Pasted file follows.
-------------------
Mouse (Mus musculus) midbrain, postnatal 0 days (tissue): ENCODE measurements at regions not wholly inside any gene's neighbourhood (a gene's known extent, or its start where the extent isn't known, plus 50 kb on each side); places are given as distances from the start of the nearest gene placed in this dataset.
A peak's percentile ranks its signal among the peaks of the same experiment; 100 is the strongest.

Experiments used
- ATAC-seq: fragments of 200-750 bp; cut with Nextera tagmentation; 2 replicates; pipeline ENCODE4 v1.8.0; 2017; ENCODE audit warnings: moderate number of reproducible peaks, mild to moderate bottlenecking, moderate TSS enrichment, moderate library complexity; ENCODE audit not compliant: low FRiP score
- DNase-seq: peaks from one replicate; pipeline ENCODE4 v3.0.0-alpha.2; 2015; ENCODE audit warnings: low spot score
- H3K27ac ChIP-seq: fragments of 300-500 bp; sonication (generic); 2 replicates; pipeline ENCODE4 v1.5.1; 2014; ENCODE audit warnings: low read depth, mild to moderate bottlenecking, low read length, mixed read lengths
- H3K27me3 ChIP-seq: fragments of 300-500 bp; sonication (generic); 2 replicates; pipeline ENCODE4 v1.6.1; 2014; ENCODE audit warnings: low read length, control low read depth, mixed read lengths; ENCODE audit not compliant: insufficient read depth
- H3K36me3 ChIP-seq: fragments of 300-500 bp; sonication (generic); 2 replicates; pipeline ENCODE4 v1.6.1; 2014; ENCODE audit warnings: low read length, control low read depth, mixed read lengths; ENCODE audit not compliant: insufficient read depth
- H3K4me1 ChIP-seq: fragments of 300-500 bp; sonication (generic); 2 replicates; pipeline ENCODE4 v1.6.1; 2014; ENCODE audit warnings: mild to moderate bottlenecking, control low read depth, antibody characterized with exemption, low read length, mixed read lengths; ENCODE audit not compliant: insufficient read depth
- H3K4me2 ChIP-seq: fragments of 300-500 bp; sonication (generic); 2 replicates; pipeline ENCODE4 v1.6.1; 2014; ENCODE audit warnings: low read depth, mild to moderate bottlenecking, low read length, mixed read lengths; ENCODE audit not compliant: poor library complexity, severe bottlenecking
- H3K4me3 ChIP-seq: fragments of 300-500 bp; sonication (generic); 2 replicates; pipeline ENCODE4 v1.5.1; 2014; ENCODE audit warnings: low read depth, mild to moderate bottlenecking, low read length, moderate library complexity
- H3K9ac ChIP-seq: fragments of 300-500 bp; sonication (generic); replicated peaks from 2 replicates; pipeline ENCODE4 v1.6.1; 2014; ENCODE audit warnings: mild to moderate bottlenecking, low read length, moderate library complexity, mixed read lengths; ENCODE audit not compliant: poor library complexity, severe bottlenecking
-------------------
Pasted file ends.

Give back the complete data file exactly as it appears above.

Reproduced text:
Mouse (Mus musculus) midbrain, postnatal 0 days (tissue): ENCODE measurements at regions not wholly inside any gene's neighbourhood (a gene's known extent, or its start where the extent isn't known, plus 50 kb on each side); places are given as distances from the start of the nearest gene placed in this dataset.
A peak's percentile ranks its signal among the peaks of the same experiment; 100 is the strongest.

Experiments used
- ATAC-seq: fragments of 200-750 bp; cut with Nextera tagmentation; 2 replicates; pipeline ENCODE4 v1.8.0; 2017; ENCODE audit warnings: moderate number of reproducible peaks, mild to moderate bottlenecking, moderate TSS enrichment, moderate library complexity; ENCODE audit not compliant: low FRiP score
- DNase-seq: peaks from one replicate; pipeline ENCODE4 v3.0.0-alpha.2; 2015; ENCODE audit warnings: low spot score
- H3K27ac ChIP-seq: fragments of 300-500 bp; sonication (generic); 2 replicates; pipeline ENCODE4 v1.5.1; 2014; ENCODE audit warnings: low read depth, mild to moderate bottlenecking, low read length, mixed read lengths
- H3K27me3 ChIP-seq: fragments of 300-500 bp; sonication (generic); 2 replicates; pipeline ENCODE4 v1.6.1; 2014; ENCODE audit warnings: low read length, control low read depth, mixed read lengths; ENCODE audit not compliant: insufficient read depth
- H3K36me3 ChIP-seq: fragments of 300-500 bp; sonication (generic); 2 replicates; pipeline ENCODE4 v1.6.1; 2014; ENCODE audit warnings: low read length, control low read depth, mixed read lengths; ENCODE audit not compliant: insufficient read depth
- H3K4me1 ChIP-seq: fragments of 300-500 bp; sonication (generic); 2 replicates; pipeline ENCODE4 v1.6.1; 2014; ENCODE audit warnings: mild to moderate bottlenecking, control low read depth, antibody characterized with exemption, low read length, mixed read lengths; ENCODE audit not compliant: insufficient read depth
- H3K4me2 ChIP-seq: fragments of 300-500 bp; sonication (generic); 2 replicates; pipeline ENCODE4 v1.6.1; 2014; ENCODE audit warnings: low read depth, mild to moderate bottlenecking, low read length, mixed read lengths; ENCODE audit not compliant: poor library complexity, severe bottlenecking
- H3K4me3 ChIP-seq: fragments of 300-500 bp; sonication (generic); 2 replicates; pipeline ENCODE4 v1.5.1; 2014; ENCODE audit warnings: low read depth, mild to moderate bottlenecking, low read length, moderate library complexity
- H3K9ac ChIP-seq: fragments of 300-500 bp; sonication (generic); replicated peaks from 2 replicates; pipeline ENCODE4 v1.6.1; 2014; ENCODE audit warnings: mild to moderate bottlenecking, low read length, moderate library complexity, mixed read lengths; ENCODE audit not compliant: poor library complexity, severe bottlenecking